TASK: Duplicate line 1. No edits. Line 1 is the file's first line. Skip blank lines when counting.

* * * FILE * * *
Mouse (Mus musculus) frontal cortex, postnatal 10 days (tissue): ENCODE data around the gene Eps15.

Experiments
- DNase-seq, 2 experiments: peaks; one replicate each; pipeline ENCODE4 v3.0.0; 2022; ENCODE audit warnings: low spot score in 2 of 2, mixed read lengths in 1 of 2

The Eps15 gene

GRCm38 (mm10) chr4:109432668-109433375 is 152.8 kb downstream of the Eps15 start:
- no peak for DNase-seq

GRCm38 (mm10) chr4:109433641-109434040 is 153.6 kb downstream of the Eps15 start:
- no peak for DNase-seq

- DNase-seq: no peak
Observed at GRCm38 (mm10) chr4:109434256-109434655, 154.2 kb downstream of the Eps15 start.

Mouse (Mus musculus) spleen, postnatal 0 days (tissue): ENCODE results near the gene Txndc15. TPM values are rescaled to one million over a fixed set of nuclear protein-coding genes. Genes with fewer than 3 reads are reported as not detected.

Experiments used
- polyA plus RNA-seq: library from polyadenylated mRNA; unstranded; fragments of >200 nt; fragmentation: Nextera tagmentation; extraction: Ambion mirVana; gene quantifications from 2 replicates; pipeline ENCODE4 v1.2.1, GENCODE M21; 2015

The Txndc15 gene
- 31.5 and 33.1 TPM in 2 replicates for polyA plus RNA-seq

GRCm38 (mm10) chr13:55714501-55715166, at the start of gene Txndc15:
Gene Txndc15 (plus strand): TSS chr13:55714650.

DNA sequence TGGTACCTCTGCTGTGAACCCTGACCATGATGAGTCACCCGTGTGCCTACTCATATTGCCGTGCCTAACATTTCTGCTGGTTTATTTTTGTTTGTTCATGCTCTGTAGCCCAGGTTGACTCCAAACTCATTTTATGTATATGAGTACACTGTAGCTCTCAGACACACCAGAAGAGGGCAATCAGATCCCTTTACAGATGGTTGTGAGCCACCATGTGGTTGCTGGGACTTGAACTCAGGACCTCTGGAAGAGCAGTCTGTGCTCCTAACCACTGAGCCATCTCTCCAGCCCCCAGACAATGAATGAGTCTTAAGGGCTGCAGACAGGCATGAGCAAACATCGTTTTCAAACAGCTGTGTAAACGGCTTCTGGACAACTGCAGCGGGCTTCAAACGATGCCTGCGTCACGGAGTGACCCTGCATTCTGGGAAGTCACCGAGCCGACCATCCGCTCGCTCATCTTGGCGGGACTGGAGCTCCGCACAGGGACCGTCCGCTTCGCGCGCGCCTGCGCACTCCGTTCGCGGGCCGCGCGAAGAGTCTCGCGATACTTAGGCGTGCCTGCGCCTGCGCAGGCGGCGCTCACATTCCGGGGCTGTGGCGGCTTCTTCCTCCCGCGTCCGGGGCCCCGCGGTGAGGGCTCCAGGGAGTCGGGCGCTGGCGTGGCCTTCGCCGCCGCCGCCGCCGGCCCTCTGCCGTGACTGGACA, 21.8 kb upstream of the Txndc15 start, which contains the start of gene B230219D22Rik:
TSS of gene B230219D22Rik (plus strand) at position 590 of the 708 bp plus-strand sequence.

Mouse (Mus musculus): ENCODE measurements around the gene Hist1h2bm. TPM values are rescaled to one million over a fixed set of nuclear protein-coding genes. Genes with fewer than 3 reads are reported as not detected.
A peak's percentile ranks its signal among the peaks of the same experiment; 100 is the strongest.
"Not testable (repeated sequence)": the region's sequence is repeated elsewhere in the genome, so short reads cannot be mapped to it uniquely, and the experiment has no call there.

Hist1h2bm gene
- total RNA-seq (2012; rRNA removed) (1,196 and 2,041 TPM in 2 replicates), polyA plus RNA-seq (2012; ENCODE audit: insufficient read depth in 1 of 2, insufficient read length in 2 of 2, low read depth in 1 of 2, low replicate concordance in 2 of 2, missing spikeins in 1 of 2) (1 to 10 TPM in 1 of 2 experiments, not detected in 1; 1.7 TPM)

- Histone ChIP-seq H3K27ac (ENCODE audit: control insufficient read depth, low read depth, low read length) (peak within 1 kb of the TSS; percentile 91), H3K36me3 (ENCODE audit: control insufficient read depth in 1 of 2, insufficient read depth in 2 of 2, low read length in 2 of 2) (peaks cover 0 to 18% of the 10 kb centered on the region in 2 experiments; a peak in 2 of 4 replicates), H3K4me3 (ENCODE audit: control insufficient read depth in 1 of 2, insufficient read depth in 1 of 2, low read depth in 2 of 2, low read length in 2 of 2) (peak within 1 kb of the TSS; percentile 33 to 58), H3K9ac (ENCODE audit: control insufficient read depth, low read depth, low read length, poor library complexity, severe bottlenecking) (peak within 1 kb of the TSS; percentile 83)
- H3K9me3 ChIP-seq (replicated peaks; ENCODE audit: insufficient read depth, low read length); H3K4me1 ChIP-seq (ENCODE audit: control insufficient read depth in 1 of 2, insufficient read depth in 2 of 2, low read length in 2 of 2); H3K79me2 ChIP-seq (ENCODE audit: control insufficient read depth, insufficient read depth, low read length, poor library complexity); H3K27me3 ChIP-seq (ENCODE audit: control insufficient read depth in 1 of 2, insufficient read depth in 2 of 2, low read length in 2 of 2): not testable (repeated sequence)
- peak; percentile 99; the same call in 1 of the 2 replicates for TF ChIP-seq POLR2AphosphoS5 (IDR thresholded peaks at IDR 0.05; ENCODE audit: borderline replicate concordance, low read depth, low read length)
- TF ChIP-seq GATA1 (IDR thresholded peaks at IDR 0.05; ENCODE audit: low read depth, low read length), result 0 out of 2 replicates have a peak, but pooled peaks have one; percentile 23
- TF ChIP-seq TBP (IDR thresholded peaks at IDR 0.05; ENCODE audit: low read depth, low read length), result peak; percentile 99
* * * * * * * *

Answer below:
Mouse (Mus musculus) frontal cortex, postnatal 10 days (tissue): ENCODE data around the gene Eps15.